They did not destroy the peoples, as the Lord commanded them, but they mingled with the nations and learned their practices, and served their idols, which became a snare to them. They even sacrificed their sons and daughters to the demons, and shed innocent blood, the blood of their sons and daughters, whom they sacrificed to the idols of Canaan; and the land was polluted with the blood (Ps.106:34-38).

Humanism is a religion which deifies mankind. Of course, it all began in the Garden, when Satan promised Adam and Eve, “you will be like God, knowing good and evil” (Gen.3:5).

The most obvious manifestation of humanism of our era, is Public Education. Julia Gillard is a humanist, and a great believer in Public Education. Public education is a means of indoctrinating the population with values which suit the political rulers of the nation.

Anything intrinsically wrong with that? Think of it this way: all education involves indoctrination. The question is, indoctrination in what? And this is what Christians have been most reluctant to face up to, for four generations. We’ve habitually said to ourselves, “education involves learning how to read and write, and how to relate to others in society. So, the children will go to the State School. We’ll teach them spiritual values at home.”

In the early years of the 20th century, the Fabian Society of England came out strongly in favor of state aid to independent Christian schools. When a board member resigned in protest, George Bernard Shaw rebuked him strongly. Nothing, Shaw held, would more quickly destroy these schools than state aid; their freedom and independence would soon be compromised, and, before long, their faith. Events soon proved Shaw to be right.[1]

 How foolish and disobedient we have been to God’s Word. The Psalmist in the above text (recorded around 1,000 BC) offers a Holy Spirit inspired historical commentary on what the children of Israel had been doing 500 years earlier.

And what has the modern Church done? We have essentially followed the same practices. In sending our children to the public school, we have “mingled with the nations and learned their practices, and served their idols, which became a snare to them.” They were disobedient then, in 1,500 BC. Today, we repeat the process.

Now there would be some who will quickly be saying,

That’s not fair Andrew. We send our children to the Christian school, where the education is so much better.

My response is, “Who is controlling the Christian school?” If you threaten the supply of tax-monies from the Education Department to that school, that school will cross flooded streams and crawl over broken glass to make sure their funding supply is secure. The school’s attitude is, “No funding-no school.” (In some “Christian” schools, government funding accounts for 90% of all of the school’s budget). Everything else is up for negotiation, including the curriculum.

And if the Department (dominated by humanistic bureaucrats) asks hard questions about the school’s 6-day Creation Science course, or school policies about anti-discrimination for homosexual teachers or a host of other things, which way will the school jump? I can pretty well predict. The school will follow whatever path is necessary, to ensure the supply of funding continues.

Even if a school doesn’t come under direct pressure from the Department of Education, there is the implicit kind. Think of it this way. If the school gets all 125 boxes ticked for complete Departmental approval for the next 3 years, everything is hunky-dory. And if you have gone to a great deal of effort to do all the work, and committed the time and resources of the school to that project, what then do you have left, if you want to implement a Christian curriculum?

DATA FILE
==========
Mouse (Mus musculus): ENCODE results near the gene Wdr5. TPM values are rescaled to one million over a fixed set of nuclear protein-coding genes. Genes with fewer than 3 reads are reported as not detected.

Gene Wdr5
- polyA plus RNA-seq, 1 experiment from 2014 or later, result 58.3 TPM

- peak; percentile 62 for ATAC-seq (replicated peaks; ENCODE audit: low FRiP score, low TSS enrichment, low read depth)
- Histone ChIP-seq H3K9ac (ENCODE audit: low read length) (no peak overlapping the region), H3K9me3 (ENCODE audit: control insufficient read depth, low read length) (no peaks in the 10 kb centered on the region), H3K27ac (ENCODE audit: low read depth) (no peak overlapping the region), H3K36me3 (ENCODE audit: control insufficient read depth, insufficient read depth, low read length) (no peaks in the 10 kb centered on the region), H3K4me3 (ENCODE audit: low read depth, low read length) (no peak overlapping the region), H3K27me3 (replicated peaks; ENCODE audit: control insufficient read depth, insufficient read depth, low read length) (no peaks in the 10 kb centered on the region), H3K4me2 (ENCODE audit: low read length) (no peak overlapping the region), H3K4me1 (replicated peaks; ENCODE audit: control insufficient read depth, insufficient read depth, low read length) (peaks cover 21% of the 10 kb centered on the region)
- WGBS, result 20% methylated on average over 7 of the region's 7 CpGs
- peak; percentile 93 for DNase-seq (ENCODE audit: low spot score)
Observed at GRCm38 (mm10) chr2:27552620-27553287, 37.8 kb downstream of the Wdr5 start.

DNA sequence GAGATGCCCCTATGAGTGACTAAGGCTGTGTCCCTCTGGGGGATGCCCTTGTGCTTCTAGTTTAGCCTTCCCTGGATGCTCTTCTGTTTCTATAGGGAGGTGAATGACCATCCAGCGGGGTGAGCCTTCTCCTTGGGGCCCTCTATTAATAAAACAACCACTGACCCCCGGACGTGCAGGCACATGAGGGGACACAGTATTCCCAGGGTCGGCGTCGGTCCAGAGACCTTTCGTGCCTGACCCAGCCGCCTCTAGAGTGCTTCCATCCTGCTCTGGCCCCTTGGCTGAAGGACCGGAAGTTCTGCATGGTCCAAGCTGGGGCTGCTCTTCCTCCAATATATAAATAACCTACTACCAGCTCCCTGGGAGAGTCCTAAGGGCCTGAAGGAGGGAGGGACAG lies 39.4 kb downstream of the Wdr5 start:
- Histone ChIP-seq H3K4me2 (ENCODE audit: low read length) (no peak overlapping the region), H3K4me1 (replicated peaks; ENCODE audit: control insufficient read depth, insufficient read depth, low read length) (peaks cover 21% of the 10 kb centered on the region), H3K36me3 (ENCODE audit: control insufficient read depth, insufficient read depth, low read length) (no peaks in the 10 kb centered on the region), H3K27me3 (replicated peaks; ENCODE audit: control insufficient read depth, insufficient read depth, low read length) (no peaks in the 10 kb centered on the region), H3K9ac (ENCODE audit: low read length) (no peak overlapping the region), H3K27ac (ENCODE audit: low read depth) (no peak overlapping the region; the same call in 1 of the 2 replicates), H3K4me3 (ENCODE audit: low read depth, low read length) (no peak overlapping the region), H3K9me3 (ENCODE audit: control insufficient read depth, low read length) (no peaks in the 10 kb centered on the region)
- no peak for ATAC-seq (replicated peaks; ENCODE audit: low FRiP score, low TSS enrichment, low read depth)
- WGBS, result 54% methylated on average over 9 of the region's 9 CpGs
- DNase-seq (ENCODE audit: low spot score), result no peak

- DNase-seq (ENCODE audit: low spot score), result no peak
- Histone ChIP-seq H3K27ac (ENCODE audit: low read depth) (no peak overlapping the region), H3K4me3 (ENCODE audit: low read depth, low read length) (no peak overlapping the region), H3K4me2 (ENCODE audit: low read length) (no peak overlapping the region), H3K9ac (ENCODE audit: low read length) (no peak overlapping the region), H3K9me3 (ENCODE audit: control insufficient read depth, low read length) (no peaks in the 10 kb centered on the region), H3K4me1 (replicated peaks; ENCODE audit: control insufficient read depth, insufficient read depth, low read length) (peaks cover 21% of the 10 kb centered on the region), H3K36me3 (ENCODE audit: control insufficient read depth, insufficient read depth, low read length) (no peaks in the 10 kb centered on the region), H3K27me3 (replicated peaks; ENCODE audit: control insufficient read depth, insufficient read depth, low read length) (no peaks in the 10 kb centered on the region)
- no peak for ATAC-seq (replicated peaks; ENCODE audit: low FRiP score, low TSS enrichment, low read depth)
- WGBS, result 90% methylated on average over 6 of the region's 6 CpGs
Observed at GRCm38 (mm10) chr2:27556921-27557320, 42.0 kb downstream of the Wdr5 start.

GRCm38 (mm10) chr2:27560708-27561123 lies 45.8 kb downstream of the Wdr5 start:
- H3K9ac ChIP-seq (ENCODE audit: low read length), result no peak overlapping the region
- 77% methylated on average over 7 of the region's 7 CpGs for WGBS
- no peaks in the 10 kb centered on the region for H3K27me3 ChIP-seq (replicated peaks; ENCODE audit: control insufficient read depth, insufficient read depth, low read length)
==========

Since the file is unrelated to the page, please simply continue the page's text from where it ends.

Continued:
Chances are, you’ll have had enough. Chances are, you’ll say,

We’re over the line now for the registration and funding. Happy days! Do we really want to be bothered going the extra mile to press for that curriculum improvement? That would mean going back to the Department for a whole new registration process. The School Board doesn’t care. Most of the parents don’t care. The teachers are happy. What’s the problem?

So, the average “Christian” school plays the middle of the road game. The Department is kept happy, along with parents (who were never taught about this from the pulpit), and teachers.

Is this God’s way? If so, show me the scriptural validity of governments ever being involved in the education process. It’s not in the Bible, but parental responsibility is, both in the Old and New Testaments (see Deut.6; Prov.22:6; Eph.6:4).

The notion of taxes being collected for the purpose of educating children, assisting to push the national tax rates over 30-40%, only means two things. Firstly, we are a nation under judgment, and secondly, God’s way for education has been rejected.

This is what God said of Israel in Samuel’s day (see I Sam.8). God said, “…they have rejected Me from being king over them” (v.7), when the tax rate got to 10%.

Rushdoony was right, again:

Children are a God-given inheritance for our conquest of the world for Christ. They are a means of subduing the earth and exercising dominion under the Lord. If we give our children to state or private schools which are not systematically Christian in their curriculum, we are then giving the future to God’s enemies, and He will hold us accountable for laying waste our heritage.[2]

Conclusion:                                                                                        

The Body of Christ has a lot of searching of heart to do, today. We will have to think about our faithfulness to Christ, in educating our children. This will require some major changes in how we do things in the future, if we really want to please the Lord of heaven and earth.

Refusing to commit our children to godless institutions and people for their education will be the first step. Are you ready for that?


[1] Rousas Rushdoony, “Roots of Reconstruction,” 1991, p.446.

[2] Rousas Rushdoony, “In His Service,” 2009, p.20.